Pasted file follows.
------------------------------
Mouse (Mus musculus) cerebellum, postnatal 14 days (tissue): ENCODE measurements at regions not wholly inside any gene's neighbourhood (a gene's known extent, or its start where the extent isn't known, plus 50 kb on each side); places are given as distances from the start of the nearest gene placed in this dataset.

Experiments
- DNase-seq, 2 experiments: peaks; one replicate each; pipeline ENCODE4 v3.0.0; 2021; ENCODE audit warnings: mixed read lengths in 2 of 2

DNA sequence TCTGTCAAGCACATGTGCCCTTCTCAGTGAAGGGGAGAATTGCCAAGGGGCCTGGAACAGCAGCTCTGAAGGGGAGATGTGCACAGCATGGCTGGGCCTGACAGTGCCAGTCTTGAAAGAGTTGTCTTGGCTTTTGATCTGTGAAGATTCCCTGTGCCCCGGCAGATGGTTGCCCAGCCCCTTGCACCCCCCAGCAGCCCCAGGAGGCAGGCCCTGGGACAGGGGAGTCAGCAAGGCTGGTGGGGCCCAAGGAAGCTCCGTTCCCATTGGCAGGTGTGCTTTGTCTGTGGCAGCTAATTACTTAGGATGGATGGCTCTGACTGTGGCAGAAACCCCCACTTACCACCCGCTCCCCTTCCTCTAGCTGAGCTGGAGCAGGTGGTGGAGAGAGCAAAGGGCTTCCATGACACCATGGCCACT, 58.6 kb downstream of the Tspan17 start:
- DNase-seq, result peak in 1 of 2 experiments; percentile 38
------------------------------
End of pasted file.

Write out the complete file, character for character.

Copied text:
Mouse (Mus musculus) cerebellum, postnatal 14 days (tissue): ENCODE measurements at regions not wholly inside any gene's neighbourhood (a gene's known extent, or its start where the extent isn't known, plus 50 kb on each side); places are given as distances from the start of the nearest gene placed in this dataset.

Experiments
- DNase-seq, 2 experiments: peaks; one replicate each; pipeline ENCODE4 v3.0.0; 2021; ENCODE audit warnings: mixed read lengths in 2 of 2

DNA sequence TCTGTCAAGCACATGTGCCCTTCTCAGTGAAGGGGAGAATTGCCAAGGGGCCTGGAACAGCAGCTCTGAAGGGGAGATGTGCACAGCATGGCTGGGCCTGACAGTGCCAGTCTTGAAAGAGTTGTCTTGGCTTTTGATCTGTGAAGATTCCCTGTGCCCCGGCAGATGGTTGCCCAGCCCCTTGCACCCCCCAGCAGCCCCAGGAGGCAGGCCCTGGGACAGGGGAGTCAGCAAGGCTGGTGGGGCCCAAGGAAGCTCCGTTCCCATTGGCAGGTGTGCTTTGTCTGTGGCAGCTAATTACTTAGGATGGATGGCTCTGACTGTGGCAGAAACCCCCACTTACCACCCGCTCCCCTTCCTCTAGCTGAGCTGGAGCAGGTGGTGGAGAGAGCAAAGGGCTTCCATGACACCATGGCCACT, 58.6 kb downstream of the Tspan17 start:
- DNase-seq, result peak in 1 of 2 experiments; percentile 38